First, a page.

RA HAA 3rd Regiment POW Singapore 1941 to 1945

Discussion in 'Prisoners of War' started by gryalln1969, Nov 11, 2015.

  1. Enigma1003

    Enigma1003 Member

    Roy,
    Camp, Aug44-Nov44 is LINSON CAMP (202Km camp)
    N Paton full name is Nakom Paton

    Col Owiran is Lt. Col OWTRAM of 137 Field Regiment.
    Tamakan is Col. Williamson again.

    Mike
     
  2. Dannemois

    Dannemois Member

    Thanks Mike
     
  3. Dannemois

    Dannemois Member

    Mike,
    Sorry to trouble you but hopefully one last question: Did the camp '248 KM camp' have a name?

    Regards, Roy
     
  4. Enigma1003

    Enigma1003 Member

    Roy,

    I am not sure about this.
    The nearest camp I can see to 248km is Krian Kri (also called Krieng Krai) but that is listed as 250Km.

    Mike

    (its never a trouble to help those genuinely interested to keep the mens story alive)
     
  5. Dannemois

    Dannemois Member

    Thanks once again Mike.
     
  6. Dannemois

    Dannemois Member

    Hi Mike
    Following the list of camps Gnr Harris was POW for some reason I can not find any info on Chunkai camp; do you happen to know the distance of this camp from Ban Pong and what kind of work Gnr Harris be expected to do at the camp.
    Roy
     
  7. Enigma1003

    Enigma1003 Member

    Roy,

    Many camps had alternative spelling. Try CHUNGKAI.
    It is 60Km from Nong Pladuk , (57Km) from Ban Pong.
    Chungkai was a major camp.

    It is just 7km from Kanchanaburi, which is the CWGC Cemetery.

    Mike
     
  8. AndySweeney

    AndySweeney Member

    Hello all :) . Really interesting reading all of this. My grandfather was Cornthwaite, Leslie, service number 845929. It seems that he was in 3rd HAA when Singapore fell. He died when I was just three, but he never really spoke about it afterwards anyway so our information is sketchy. All I really know is that he was married to a local in Singapore (my grandmother) and they were separated when he was imprisoned. I think that he was in Burma. After the war, possibly motivated by wanting to see things through (I suspect), he went back to Singapore as a prison guard at Changi, where he witnessed some of the worse officers meeting their fate.

    Is the best starting place Kew? I had a look on cofepow and he is listed on there but I am struggling to find any narrative / battery number etc that would allow me to try to learn more about his experiences. :)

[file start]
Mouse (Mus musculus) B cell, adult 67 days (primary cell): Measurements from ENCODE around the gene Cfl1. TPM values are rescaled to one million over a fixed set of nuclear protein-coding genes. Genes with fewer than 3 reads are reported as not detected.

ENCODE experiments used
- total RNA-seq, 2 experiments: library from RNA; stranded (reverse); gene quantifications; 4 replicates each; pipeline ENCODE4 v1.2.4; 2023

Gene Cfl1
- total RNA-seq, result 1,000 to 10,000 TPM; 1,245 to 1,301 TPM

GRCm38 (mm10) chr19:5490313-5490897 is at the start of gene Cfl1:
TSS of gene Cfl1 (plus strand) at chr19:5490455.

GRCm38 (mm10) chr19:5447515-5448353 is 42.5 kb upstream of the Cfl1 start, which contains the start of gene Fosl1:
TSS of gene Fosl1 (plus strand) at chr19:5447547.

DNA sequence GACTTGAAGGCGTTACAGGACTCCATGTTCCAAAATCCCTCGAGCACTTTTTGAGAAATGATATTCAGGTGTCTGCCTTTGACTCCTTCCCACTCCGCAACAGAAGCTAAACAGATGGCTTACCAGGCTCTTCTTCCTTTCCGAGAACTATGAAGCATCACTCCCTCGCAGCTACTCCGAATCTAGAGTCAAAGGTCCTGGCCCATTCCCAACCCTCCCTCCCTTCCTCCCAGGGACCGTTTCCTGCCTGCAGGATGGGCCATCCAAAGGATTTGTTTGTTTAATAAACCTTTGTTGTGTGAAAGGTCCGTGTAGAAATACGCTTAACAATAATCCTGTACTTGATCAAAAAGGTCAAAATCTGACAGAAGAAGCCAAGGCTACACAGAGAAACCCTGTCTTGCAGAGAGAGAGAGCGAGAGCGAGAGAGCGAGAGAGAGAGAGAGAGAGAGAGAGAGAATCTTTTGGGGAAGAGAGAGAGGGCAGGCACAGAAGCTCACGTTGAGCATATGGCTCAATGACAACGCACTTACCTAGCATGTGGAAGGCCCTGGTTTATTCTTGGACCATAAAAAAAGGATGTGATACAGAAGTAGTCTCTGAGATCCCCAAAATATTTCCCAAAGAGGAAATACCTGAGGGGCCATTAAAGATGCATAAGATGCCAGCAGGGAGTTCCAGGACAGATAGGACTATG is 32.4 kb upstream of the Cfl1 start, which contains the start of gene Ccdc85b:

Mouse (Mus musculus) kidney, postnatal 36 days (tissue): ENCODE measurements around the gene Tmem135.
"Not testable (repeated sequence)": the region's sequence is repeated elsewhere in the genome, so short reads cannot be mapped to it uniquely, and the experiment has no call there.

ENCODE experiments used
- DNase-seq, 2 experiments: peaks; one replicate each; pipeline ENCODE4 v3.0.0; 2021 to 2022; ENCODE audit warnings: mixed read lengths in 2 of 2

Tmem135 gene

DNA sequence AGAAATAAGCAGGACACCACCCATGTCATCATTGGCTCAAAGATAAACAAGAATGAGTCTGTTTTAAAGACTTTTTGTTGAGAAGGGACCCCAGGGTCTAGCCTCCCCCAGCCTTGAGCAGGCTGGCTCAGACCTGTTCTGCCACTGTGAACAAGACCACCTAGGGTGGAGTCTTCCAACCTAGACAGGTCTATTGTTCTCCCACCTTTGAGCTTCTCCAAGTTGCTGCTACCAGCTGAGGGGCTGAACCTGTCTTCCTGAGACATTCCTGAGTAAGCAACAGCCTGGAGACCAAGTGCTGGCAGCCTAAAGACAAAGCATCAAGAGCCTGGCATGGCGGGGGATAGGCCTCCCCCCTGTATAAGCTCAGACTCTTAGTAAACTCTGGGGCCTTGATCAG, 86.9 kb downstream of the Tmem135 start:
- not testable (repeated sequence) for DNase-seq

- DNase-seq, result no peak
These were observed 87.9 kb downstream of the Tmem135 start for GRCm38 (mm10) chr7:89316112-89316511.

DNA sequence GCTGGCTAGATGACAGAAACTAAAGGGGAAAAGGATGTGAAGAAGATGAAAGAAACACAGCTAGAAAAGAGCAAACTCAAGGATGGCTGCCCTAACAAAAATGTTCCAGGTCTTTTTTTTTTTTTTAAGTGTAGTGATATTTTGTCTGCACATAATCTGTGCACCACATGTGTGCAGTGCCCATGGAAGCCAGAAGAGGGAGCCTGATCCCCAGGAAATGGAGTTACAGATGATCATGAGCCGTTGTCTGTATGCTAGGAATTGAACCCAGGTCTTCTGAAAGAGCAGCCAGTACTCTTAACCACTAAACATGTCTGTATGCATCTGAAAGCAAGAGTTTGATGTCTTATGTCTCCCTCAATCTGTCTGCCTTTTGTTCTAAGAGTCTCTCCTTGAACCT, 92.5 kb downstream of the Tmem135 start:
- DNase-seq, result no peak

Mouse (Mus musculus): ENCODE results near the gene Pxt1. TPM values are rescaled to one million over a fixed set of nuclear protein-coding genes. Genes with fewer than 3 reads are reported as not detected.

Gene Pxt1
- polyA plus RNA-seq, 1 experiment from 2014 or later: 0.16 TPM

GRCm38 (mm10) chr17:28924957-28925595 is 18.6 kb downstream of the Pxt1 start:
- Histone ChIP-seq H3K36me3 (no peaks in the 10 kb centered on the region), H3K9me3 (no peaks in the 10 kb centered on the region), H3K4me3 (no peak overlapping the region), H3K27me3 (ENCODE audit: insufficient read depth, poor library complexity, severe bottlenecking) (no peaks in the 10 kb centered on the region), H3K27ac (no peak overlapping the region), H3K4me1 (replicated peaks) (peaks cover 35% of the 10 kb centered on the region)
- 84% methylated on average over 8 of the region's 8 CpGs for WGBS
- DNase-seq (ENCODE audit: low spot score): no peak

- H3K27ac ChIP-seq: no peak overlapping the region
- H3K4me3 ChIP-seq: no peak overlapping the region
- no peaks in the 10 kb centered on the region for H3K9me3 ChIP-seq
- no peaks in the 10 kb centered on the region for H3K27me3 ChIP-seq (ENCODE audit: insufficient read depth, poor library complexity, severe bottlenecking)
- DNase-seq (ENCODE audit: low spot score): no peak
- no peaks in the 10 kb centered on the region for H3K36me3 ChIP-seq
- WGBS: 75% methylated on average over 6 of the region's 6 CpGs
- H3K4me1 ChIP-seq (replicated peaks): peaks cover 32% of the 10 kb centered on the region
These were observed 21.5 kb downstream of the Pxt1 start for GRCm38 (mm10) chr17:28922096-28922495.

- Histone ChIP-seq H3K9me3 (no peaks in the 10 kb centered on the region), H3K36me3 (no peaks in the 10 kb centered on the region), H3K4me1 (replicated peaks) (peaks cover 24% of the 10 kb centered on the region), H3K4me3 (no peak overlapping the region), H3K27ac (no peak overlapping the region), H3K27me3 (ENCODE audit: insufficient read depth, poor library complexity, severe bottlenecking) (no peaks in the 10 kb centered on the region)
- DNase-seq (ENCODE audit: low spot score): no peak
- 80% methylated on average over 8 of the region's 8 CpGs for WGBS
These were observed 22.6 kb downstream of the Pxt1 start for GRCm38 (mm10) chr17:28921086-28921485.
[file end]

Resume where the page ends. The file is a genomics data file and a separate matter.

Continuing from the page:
9. bamboo43

    bamboo43 Very Senior Member

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  10. AndySweeney

    AndySweeney Member

    Many thanks sir!! I think my mum has a couple of his documents lurking somewhere (and his football medals from when he won the Malaya Cup in the 1950s :D ) but definitely not complete!
     
  11. bamboo43

    bamboo43 Very Senior Member

    Hi Andy,

    The National Archives will have some POW documents for Leslie, his Index card for example and possibly a liberation questionnaire. There are a lot of listings and nominal rolls available on Find My Past in relation to POW status. The only document I have on my computer is part A-D of WO392/23 a nominal roll of those held by the Japanese.

    Leslie's entry does show his liberation date, perhaps something new to you, as 2nd September 1945 (Thailand). Hopefully, other members will know more on his unit etc.

    Good luck going forward.

    Steve

    WO392 A-D 2.jpg
     
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  12. Enigma1003

    Enigma1003 Member

    Hi Andy,
    A few pieces to get your search moving.

    He was 29th Battery, and was sent to the Siam Railroad on 10.10.1942 (maybe 15.10.42 according to another document).
    He was at 7th Branch camp of the THAI POW Camp which is Kanchanaburi.

    On his Regiment Roll he lists HIS grandfather as next of kin.
    On his Japanese Index card he lists John Varcoe.
    .
    .
    DSC_0696.jpg GBM_POW-GALLIP_1-1-2053_00676.jpg GBM_POW-GALLIP_1-1-2053_00677.jpg
     
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  13. AndySweeney

    AndySweeney Member

    Oooo many thanks!! Those are really helpful starting points! A bit too much family history coming out here... (!) . He was born three years before his mother married. He always listed "George" as his father (but it was in fact his maternal grandfather). John Varcoe was his sister's husband and the address was his home address. He was married to a Malay and many went to great lengths to conceal that from the Japanese as their wives were prisoners too and at risk of worse treatment if they were married to British soldiers. In this case though, it was probably a means of getting word home... his wife will have already known!

    I used to work for a Japanese bank so will get an old colleague to translate the text :)
     
  14. AndySweeney

    AndySweeney Member

    For anyone interested (!) the Japanese writing on the obverse reads "Aug 30, Showa-20yr (=1945): (He was) handed over to the Allied Forces in Bangkok." . I guess it took three days to process him.
     
  15. timuk

    timuk Well-Known Member

    Looking carefully at the Regimental Roll quoted by Enigma I think the OVL date does actually say 15.10.42.
    This is also the date given by the RA Roll
    upload_2018-12-29_22-38-26.png
    You may find reading this of interest:
    Death Railway

    Tim
     
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